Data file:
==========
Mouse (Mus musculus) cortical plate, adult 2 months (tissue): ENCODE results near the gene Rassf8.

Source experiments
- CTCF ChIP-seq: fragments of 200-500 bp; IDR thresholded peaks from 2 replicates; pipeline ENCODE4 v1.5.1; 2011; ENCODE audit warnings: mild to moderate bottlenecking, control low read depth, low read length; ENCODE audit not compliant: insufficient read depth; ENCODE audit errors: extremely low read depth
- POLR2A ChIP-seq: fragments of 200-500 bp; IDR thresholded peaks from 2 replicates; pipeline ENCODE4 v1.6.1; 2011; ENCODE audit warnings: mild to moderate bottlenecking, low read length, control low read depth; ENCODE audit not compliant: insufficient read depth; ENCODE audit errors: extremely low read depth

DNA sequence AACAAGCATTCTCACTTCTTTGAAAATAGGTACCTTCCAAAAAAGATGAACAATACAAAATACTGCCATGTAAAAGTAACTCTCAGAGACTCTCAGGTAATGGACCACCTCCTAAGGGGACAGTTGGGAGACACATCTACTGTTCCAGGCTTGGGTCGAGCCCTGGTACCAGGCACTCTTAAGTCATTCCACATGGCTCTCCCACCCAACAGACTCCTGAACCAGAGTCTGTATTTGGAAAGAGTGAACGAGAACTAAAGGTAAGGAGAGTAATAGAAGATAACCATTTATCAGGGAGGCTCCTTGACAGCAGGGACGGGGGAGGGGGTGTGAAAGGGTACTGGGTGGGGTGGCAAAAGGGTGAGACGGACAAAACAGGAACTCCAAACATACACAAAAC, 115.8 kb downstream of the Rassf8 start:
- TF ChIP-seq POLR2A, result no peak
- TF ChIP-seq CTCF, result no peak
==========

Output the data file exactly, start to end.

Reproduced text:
Mouse (Mus musculus) cortical plate, adult 2 months (tissue): ENCODE results near the gene Rassf8.

Source experiments
- CTCF ChIP-seq: fragments of 200-500 bp; IDR thresholded peaks from 2 replicates; pipeline ENCODE4 v1.5.1; 2011; ENCODE audit warnings: mild to moderate bottlenecking, control low read depth, low read length; ENCODE audit not compliant: insufficient read depth; ENCODE audit errors: extremely low read depth
- POLR2A ChIP-seq: fragments of 200-500 bp; IDR thresholded peaks from 2 replicates; pipeline ENCODE4 v1.6.1; 2011; ENCODE audit warnings: mild to moderate bottlenecking, low read length, control low read depth; ENCODE audit not compliant: insufficient read depth; ENCODE audit errors: extremely low read depth

DNA sequence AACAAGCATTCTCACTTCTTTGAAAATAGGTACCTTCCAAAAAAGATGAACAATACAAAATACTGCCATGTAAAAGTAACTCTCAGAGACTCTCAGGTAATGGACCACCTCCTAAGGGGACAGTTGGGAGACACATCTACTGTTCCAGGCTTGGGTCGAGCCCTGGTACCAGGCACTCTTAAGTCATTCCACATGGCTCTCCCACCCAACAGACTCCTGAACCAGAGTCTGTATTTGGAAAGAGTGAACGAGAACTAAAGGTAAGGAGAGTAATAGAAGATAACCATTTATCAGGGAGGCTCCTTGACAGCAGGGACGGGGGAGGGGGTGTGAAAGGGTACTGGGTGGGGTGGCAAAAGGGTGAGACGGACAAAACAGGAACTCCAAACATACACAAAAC, 115.8 kb downstream of the Rassf8 start:
- TF ChIP-seq POLR2A, result no peak
- TF ChIP-seq CTCF, result no peak